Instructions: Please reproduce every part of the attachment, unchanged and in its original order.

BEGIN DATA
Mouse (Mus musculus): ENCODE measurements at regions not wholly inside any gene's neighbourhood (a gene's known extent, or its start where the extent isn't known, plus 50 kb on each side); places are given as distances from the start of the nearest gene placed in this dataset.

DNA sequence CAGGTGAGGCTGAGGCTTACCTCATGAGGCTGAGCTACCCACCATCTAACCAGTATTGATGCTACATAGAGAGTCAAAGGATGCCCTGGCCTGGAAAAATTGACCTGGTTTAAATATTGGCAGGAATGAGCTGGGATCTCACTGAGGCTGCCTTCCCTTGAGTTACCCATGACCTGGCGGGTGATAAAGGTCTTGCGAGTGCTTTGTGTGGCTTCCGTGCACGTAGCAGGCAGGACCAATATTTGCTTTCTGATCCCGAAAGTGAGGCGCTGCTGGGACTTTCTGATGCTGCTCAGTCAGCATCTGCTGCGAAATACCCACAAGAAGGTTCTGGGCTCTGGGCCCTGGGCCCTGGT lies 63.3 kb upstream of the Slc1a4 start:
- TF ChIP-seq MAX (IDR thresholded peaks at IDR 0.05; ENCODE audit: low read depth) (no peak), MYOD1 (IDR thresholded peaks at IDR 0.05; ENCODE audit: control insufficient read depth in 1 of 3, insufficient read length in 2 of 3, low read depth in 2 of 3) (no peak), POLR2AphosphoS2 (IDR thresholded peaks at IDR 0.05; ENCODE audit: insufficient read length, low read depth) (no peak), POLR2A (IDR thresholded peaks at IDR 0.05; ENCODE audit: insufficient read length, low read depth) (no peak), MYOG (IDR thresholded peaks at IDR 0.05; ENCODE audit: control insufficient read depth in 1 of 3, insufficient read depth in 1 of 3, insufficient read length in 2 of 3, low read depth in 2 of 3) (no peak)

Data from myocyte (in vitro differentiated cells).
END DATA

Mouse (Mus musculus): ENCODE measurements at regions not wholly inside any gene's neighbourhood (a gene's known extent, or its start where the extent isn't known, plus 50 kb on each side); places are given as distances from the start of the nearest gene placed in this dataset.

DNA sequence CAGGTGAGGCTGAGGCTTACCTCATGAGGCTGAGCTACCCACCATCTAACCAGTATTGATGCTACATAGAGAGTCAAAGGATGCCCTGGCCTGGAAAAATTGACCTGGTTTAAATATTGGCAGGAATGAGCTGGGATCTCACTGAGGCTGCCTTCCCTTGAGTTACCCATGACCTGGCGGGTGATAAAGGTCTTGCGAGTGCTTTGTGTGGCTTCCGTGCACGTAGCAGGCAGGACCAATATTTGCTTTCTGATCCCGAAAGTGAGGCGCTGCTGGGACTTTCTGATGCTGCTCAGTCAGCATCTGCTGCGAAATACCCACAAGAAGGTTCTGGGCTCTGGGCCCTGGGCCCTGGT lies 63.3 kb upstream of the Slc1a4 start:
- TF ChIP-seq MAX (IDR thresholded peaks at IDR 0.05; ENCODE audit: low read depth) (no peak), MYOD1 (IDR thresholded peaks at IDR 0.05; ENCODE audit: control insufficient read depth in 1 of 3, insufficient read length in 2 of 3, low read depth in 2 of 3) (no peak), POLR2AphosphoS2 (IDR thresholded peaks at IDR 0.05; ENCODE audit: insufficient read length, low read depth) (no peak), POLR2A (IDR thresholded peaks at IDR 0.05; ENCODE audit: insufficient read length, low read depth) (no peak), MYOG (IDR thresholded peaks at IDR 0.05; ENCODE audit: control insufficient read depth in 1 of 3, insufficient read depth in 1 of 3, insufficient read length in 2 of 3, low read depth in 2 of 3) (no peak)

Data from myocyte (in vitro differentiated cells).